IBM Bringing 500 Jobs To Ohio Analytics Center


COLUMBUS, Ohio (AP) -- IBM Corp. officials encouraged businesses to bring them their toughest problems, as they announced plans Thursday to open an advanced analytics center in Ohio focused on data crunching and consulting services.

The new center in suburban Columbus is expected to bring 500 jobs over the next three years.

Among other duties, workers at the center will build computer applications and models to allow businesses to better draw conclusions from vast amounts of data. For instance, the center's employees could take chunks of information from an insurance company to analyze why customers might be choosing to jump to a competitor.

Mike Rhodin, an IBM senior vice president, said the center was spawned through an idea from area clients including Nationwide Insurance, Huntington Bank, Cardinal Health and Limited Brands Inc.

"The amount of data that's being generated by the world around us is exploding, it's exponential, it's greater than exponential," Rhodin said. "And as that occurs, the language of business in the future is going to be analytics."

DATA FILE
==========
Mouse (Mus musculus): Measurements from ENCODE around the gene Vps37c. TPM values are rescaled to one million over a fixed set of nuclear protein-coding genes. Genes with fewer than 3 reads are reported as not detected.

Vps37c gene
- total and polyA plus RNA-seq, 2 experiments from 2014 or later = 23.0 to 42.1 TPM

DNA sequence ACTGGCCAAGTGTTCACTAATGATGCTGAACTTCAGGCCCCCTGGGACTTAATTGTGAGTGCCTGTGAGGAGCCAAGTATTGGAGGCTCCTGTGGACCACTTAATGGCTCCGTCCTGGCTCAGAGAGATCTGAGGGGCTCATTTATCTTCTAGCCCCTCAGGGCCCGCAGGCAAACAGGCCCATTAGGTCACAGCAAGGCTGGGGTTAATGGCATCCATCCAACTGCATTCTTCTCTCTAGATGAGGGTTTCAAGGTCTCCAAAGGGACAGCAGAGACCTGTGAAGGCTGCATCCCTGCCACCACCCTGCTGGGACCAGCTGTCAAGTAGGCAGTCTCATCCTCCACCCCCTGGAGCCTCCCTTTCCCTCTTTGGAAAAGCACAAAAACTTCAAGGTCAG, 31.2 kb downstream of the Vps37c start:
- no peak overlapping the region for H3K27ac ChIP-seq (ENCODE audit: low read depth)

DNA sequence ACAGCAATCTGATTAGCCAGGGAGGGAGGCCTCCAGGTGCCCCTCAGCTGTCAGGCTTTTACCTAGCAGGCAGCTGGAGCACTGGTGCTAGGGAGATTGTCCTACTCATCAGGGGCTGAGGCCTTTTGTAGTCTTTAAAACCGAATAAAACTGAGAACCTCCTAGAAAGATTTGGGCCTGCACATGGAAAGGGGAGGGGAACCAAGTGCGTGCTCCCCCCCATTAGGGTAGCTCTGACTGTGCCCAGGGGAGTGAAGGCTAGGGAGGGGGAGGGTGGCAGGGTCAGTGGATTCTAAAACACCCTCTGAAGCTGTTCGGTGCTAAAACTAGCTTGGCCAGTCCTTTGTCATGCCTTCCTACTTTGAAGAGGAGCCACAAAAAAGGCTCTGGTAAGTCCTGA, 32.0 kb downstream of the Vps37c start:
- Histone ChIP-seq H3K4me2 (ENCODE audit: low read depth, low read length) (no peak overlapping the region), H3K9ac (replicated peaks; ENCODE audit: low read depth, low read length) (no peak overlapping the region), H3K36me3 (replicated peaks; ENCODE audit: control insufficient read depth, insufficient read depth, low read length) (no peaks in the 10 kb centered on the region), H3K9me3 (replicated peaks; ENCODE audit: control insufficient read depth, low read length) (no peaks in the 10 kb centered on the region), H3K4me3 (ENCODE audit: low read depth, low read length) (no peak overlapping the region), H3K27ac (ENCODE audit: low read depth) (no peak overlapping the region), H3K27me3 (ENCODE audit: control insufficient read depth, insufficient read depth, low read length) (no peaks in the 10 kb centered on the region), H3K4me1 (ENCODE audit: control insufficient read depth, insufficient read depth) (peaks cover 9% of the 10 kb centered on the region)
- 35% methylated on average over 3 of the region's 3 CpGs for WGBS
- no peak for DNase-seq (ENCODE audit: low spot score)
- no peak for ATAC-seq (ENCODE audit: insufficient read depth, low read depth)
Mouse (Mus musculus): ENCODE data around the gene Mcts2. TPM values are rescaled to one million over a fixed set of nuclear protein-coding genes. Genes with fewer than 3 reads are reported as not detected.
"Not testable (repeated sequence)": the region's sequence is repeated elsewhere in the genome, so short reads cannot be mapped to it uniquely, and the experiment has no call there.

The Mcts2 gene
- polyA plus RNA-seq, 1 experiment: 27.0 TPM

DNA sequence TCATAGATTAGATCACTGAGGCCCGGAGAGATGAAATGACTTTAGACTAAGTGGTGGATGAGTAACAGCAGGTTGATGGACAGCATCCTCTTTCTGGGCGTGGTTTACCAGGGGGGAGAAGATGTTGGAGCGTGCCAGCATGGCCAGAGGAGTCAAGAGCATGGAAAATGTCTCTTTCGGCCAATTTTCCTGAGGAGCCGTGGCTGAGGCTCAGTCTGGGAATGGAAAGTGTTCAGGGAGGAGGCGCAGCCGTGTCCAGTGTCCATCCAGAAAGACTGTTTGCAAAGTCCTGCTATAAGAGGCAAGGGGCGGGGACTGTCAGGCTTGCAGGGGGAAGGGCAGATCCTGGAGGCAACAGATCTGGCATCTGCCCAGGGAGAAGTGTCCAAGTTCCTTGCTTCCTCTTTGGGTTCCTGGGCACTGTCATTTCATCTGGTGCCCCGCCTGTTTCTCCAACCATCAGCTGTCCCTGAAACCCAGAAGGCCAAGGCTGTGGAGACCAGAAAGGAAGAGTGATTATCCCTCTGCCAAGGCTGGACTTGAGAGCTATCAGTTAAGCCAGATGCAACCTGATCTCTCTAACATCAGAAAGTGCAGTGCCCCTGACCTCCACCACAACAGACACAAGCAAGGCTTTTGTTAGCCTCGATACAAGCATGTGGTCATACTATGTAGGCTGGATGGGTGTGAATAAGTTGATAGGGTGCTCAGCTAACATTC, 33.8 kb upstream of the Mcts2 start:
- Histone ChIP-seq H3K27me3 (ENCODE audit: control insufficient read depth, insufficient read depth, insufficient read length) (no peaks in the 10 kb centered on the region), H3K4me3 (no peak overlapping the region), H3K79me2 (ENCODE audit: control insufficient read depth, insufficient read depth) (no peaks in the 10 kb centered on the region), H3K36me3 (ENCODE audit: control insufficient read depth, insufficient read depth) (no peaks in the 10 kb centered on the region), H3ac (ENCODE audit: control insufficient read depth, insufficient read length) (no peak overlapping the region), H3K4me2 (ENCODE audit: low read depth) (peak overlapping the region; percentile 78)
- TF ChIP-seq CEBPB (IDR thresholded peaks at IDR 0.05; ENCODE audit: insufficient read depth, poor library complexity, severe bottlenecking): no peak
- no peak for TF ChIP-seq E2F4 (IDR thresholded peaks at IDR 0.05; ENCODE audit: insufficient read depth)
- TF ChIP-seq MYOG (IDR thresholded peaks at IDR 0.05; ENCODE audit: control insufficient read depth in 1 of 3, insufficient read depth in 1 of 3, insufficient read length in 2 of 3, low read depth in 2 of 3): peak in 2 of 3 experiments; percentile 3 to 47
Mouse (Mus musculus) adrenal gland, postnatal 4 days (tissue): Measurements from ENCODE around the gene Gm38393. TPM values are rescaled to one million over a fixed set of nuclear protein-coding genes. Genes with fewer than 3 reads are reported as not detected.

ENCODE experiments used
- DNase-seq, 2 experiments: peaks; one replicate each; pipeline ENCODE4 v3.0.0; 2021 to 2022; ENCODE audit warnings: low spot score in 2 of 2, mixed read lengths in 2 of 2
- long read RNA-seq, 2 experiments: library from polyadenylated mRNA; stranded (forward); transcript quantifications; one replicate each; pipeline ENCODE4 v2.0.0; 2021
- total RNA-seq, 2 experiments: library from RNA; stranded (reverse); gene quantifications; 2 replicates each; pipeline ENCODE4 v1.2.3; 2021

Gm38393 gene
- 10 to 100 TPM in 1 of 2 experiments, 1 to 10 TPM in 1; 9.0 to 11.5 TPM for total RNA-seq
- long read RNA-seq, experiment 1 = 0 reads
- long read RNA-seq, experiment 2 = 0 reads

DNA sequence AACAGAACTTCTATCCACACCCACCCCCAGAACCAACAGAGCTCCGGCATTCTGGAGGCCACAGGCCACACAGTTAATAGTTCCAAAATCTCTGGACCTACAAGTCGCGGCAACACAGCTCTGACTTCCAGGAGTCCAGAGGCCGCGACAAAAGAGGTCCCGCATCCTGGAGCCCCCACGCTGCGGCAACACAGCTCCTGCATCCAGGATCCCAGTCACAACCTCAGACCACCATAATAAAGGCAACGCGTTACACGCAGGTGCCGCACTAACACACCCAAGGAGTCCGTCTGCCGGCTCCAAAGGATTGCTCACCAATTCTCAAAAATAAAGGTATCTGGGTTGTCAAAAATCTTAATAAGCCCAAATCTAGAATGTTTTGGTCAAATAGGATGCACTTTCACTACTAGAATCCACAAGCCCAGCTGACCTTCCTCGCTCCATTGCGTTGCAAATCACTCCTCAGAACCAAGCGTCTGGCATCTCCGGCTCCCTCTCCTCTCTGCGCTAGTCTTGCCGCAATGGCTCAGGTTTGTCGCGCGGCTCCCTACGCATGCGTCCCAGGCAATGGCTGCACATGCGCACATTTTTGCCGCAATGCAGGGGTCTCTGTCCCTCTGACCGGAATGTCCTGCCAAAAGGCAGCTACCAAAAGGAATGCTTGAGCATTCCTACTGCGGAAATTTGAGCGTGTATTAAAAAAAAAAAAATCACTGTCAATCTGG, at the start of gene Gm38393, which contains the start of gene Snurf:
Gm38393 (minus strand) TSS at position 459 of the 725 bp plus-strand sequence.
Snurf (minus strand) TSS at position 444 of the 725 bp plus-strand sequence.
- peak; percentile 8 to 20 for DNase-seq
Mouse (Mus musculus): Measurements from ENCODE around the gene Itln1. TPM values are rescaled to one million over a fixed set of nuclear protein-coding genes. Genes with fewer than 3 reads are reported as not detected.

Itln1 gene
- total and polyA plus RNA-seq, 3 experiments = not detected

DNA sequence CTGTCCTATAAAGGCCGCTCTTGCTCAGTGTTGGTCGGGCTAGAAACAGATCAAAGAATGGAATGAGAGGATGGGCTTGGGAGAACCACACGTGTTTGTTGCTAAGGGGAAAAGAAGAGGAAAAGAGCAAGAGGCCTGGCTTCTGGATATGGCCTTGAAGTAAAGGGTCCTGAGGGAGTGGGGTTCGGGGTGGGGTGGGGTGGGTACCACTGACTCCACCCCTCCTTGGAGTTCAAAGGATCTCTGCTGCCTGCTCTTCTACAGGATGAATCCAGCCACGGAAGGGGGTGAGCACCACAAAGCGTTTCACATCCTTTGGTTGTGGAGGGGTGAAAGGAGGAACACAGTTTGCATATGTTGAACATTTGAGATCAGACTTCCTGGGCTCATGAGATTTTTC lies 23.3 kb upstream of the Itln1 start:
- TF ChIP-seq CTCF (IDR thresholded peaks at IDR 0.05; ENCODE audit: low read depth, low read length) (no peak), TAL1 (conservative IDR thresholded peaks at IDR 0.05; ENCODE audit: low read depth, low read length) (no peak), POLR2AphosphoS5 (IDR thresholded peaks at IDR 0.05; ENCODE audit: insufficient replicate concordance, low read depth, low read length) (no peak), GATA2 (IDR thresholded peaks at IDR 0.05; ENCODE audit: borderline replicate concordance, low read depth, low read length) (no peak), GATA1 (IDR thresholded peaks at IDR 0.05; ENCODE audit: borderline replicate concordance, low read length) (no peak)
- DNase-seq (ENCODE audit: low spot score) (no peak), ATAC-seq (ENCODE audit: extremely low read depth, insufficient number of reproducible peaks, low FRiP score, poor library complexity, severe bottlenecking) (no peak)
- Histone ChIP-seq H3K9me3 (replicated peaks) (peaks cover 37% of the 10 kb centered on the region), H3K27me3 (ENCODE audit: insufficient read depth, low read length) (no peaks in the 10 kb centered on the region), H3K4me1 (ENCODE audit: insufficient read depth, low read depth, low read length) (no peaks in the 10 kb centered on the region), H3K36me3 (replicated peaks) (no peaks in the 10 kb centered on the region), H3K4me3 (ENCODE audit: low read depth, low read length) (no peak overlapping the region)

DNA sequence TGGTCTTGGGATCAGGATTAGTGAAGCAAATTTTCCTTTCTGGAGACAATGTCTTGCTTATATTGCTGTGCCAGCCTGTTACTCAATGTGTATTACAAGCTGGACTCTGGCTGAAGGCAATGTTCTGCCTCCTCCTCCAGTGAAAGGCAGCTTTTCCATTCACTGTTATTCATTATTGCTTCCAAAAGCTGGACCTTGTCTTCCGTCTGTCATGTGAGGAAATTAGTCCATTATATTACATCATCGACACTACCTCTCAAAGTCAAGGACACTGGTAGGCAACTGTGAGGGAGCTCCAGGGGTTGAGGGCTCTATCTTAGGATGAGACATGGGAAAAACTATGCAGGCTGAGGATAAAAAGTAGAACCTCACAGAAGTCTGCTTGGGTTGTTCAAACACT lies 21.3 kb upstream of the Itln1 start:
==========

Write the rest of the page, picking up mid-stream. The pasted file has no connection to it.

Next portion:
The new center's impact will extend into education: IBM also is partnering with nearby Ohio State University to more easily attract and train workers who are skilled in analytics.

The company is working with the university on new business and technology curricula for undergraduates and helping to beef up its current coursework for business graduate students. IBM has already uploaded software for faculty to use in the classroom.

The collaboration helps IBM create a pipeline of prospective employees. And the company envisions having internships for students and offering courses and seminars taught by IBM leaders.

Ohio Gov. John Kasich touted the partnership between the university and IBM as a model. He said the state is focused on trying to link the needs of businesses to academia.

"It is a huge challenge for us," Kasich said. "Frankly, it needs to start all the way in the first grade."

Kasich said he expects to use IBM's expansion to lure other companies to the state and get them to see there's more to Ohio than manufacturing. And the first-term Republican used his chance at the podium to send a blunt message to business leaders.

"If you have a company, if you want to strike it rich — come to Ohio," he said. "We're open for business, and you're going to have an exciting time."

IBM worked with JobsOhio, the state's private job-creation entity, on incentives to expand in the Columbus area. Kasich told reporters the deal included a tax credit but said the state would see a positive return in the first year.